Definition of Harmon. Meaning of Harmon. Synonyms of Harmon

Here you will find one or more explanations in English for the word Harmon. Also in the bottom left of the page several parts of wikipedia pages related to the word Harmon and, of course, Harmon synonyms and on the right images related to the word Harmon.

Definition of Harmon

No result for Harmon. Showing similar results...

chemical harmonicon
Singing Sing"ing, a. & n. from Sing, v. Singing bird. (Zo["o]l.) (a) Popularly, any bird that sings; a song bird. (b) Specifically, any one of the Oscines. Singing book, a book containing music for singing; a book of tunes. Singing falcon or hawk. (Zo["o]l.) See Chanting falcon, under Chanting. Singing fish (Zo["o]l.), a California toadfish (Porichthys porosissimus). Singing flame (Acoustics), a flame, as of hydrogen or coal gas, burning within a tube and so adjusted as to set the air within the tube in vibration, causing sound. The apparatus is called also chemical harmonicon. Singing master, a man who teaches vocal music. Singing school, a school in which persons are instructed in singing.
Close harmony
Harmony Har"mo*ny, n.; pl. Harmonies. [ F. harmonic, L. harmonia, Gr. ? joint, proportion, concord, fr. ? a fitting or joining. See Article. ] 1. The just adaptation of parts to each other, in any system or combination of things, or in things, or things intended to form a connected whole; such an agreement between the different parts of a design or composition as to produce unity of effect; as, the harmony of the universe. 2. Concord or agreement in facts, opinions, manners, interests, etc.; good correspondence; peace and friendship; as, good citizens live in harmony. 3. A literary work which brings together or arranges systematically parallel passages of historians respecting the same events, and shows their agreement or consistency; as, a harmony of the Gospels. 4. (Mus.) (a) A succession of chords according to the rules of progression and modulation. (b) The science which treats of their construction and progression. Ten thousand harps, that tuned Angelic harmonies. --Milton. 5. (Anat.) See Harmonic suture, under Harmonic. Close harmony, Dispersed harmony, etc. See under Close, Dispersed, etc. Harmony of the spheres. See Music of the spheres, under Music. Syn: Harmony, Melody. Usage: Harmony results from the concord of two or more strains or sounds which differ in pitch and quality. Melody denotes the pleasing alternation and variety of musical and measured sounds, as they succeed each other in a single verse or strain.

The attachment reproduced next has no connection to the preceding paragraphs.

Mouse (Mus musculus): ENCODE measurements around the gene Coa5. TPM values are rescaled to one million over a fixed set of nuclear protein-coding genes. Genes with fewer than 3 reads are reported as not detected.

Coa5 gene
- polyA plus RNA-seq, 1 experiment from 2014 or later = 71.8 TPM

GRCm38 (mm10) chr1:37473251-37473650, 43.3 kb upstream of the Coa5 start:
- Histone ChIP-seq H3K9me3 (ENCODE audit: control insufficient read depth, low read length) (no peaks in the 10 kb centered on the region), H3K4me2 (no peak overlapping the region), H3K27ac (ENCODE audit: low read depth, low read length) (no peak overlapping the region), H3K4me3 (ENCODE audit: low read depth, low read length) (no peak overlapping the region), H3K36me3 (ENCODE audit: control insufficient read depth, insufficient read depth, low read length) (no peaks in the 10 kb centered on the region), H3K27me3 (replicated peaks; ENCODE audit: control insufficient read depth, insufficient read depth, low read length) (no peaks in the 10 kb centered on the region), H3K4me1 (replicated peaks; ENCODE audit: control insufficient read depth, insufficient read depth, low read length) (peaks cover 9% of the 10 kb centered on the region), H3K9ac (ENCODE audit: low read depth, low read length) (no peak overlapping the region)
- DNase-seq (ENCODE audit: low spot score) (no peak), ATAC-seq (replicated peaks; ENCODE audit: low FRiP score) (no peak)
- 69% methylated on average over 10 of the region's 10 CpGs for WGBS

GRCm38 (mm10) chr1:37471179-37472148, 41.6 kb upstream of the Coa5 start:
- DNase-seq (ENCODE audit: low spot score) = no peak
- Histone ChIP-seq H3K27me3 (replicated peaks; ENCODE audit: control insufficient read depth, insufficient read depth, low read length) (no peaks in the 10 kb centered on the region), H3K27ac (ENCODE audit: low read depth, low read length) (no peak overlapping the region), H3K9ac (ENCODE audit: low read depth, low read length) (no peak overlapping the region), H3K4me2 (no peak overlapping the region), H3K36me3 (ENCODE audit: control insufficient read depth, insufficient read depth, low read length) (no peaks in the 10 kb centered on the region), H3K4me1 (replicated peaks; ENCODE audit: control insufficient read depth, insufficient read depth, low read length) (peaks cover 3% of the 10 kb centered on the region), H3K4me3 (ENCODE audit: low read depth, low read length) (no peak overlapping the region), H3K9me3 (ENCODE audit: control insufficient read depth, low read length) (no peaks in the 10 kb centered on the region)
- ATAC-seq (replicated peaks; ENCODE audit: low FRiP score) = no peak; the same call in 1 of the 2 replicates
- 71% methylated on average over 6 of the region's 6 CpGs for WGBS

Disharmonious
Disharmonious Dis`har*mo"ni*ous, a. Unharmonious; discordant. [Obs.] --Hallywell.
Disharmony
Disharmony Dis*har"mo*ny, n. Want of harmony; discord; incongruity. [R.] A disharmony in the different impulses that constitute it [our nature]. --Coleridge.
Dispersed harmony
Dispersed Dis*persed", a. Scattered. -- Dis*pers"ed*ly, adv. -- Dis*pers"ed*ness, n. Dispersed harmony (Mus.), harmony in which the tones composing the chord are widely separated, as by an octave or more.
Dispersed harmony